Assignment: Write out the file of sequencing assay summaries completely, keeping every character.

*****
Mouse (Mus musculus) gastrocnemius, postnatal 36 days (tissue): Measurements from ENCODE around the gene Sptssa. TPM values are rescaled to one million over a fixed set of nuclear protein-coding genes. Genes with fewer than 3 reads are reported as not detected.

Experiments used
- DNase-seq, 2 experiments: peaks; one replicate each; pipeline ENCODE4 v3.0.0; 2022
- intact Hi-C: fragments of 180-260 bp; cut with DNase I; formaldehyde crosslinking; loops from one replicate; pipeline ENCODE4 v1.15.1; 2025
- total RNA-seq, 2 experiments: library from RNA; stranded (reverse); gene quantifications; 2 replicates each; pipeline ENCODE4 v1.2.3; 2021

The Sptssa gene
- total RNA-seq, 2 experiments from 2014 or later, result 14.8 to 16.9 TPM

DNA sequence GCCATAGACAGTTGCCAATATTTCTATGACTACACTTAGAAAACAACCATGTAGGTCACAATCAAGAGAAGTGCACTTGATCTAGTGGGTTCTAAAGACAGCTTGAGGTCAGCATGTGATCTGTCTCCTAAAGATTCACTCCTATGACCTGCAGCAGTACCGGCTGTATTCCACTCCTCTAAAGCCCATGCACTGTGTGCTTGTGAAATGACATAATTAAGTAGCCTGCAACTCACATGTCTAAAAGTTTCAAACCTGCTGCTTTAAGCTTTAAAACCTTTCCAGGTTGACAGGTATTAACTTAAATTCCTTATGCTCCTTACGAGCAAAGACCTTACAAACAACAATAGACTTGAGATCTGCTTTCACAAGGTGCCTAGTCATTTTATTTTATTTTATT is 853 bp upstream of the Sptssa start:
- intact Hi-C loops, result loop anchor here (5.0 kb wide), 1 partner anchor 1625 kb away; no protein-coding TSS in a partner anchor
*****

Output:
Mouse (Mus musculus) gastrocnemius, postnatal 36 days (tissue): Measurements from ENCODE around the gene Sptssa. TPM values are rescaled to one million over a fixed set of nuclear protein-coding genes. Genes with fewer than 3 reads are reported as not detected.

Experiments used
- DNase-seq, 2 experiments: peaks; one replicate each; pipeline ENCODE4 v3.0.0; 2022
- intact Hi-C: fragments of 180-260 bp; cut with DNase I; formaldehyde crosslinking; loops from one replicate; pipeline ENCODE4 v1.15.1; 2025
- total RNA-seq, 2 experiments: library from RNA; stranded (reverse); gene quantifications; 2 replicates each; pipeline ENCODE4 v1.2.3; 2021

The Sptssa gene
- total RNA-seq, 2 experiments from 2014 or later, result 14.8 to 16.9 TPM

DNA sequence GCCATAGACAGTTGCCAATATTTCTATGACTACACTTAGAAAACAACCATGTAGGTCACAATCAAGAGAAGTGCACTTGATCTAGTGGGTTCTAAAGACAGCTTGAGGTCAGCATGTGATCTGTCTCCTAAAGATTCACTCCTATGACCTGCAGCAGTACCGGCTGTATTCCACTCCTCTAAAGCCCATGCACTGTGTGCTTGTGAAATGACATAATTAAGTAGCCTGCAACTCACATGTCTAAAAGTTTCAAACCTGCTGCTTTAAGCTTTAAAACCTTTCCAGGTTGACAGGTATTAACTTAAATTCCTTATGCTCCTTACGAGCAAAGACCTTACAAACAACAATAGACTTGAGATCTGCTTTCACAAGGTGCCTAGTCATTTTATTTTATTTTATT is 853 bp upstream of the Sptssa start:
- intact Hi-C loops, result loop anchor here (5.0 kb wide), 1 partner anchor 1625 kb away; no protein-coding TSS in a partner anchor